What Affects Innovation More: Policy or Policy Uncertainty?
Hong Kong University of Science & Technology - HKUST School of Business and Management
University of Hong Kong
Indiana University - Kelley School of Business - Department of Finance
HKU, Faculty of Business and Economics
November 13, 2014
We develop a simple model and empirically examine whether it is policy or policy uncertainty that affects technological innovation, using a large sample of 43 countries that have had various policy changes because of national elections. We find that innovation, captured by growth in patent counts, citations, and originality, is not affected by which policy (left, right, or center) is in place. Innovation, however, drops significantly during times of policy uncertainty measured by national elections. To establish causality, we use close presidential elections, whose timings are pre-determined and results are unpredictable, and ethnic fractionalization that are likely exogenous to policy and policy uncertainty. We further show that the decrease in individuals’ and organizations’ incentives to innovate during times of policy uncertainty is a possible underlying mechanism through which policy uncertainty stifles innovation. Taken together, our results confirm the predictions of our theoretical model, which is that businesses adapt to different policies, but face a problem when they do not know which policy to adapt to. Political compromise, our paper concludes, is a plus for innovation.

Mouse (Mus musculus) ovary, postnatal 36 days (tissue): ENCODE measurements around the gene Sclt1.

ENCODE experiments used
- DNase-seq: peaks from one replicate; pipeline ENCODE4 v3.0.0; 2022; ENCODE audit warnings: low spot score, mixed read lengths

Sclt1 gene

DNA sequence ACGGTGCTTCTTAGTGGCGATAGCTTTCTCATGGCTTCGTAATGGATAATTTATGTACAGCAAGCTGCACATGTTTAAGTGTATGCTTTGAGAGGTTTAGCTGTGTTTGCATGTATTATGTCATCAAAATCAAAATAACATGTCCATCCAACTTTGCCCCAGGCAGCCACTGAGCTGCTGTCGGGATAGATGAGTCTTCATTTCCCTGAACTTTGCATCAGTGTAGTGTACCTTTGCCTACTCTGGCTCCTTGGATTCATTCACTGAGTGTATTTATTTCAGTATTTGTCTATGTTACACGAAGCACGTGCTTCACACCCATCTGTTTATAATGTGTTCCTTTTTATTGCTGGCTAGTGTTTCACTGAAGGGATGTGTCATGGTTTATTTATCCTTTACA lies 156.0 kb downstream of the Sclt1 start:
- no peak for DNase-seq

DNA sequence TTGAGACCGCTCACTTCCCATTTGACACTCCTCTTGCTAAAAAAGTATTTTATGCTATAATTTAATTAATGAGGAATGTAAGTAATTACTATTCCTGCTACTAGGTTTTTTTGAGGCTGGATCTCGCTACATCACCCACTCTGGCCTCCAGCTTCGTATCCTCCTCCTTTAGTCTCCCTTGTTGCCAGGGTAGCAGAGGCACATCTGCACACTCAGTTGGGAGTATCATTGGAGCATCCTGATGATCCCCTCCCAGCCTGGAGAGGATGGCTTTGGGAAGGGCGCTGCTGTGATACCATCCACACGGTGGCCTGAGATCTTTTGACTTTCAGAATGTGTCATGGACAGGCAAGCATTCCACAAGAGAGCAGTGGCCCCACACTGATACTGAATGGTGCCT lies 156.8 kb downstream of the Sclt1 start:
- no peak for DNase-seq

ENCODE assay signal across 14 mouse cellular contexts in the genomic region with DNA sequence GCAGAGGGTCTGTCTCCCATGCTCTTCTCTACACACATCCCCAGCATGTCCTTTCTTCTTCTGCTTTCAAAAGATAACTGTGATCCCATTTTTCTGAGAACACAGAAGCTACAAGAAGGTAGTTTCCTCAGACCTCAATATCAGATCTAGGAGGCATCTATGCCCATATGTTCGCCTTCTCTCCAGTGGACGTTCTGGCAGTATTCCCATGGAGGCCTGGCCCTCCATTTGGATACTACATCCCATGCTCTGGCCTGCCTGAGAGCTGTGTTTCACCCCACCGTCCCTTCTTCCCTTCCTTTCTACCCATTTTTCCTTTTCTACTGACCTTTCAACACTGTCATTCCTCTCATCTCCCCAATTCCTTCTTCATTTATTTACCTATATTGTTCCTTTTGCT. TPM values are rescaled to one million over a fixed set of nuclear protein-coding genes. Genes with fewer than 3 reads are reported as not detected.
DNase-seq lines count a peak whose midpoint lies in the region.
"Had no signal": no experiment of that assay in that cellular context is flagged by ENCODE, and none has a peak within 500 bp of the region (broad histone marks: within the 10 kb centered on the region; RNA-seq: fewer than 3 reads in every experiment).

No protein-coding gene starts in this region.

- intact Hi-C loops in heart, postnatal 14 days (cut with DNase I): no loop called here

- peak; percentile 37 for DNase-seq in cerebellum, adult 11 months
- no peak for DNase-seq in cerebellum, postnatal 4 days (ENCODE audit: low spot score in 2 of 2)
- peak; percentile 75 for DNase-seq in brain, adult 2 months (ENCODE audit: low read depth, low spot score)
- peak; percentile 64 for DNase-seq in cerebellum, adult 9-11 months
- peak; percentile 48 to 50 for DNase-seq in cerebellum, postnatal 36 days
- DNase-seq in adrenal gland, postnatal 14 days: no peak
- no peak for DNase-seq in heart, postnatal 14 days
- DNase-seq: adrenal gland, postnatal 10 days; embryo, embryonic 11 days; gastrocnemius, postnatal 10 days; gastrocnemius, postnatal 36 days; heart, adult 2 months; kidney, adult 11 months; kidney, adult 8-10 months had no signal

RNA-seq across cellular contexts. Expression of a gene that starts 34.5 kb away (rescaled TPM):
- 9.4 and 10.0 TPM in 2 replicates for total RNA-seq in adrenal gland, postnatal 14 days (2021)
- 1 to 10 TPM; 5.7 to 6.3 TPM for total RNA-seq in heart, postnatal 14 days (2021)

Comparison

Number of Pages in PDF File: 56
Keywords: Innovation, Policy uncertainty, Policy, Political party
JEL Classification: G18, G38, O31, D80, E66working papers series
Date posted: December 18, 2013 ; Last revised: November 13, 2014
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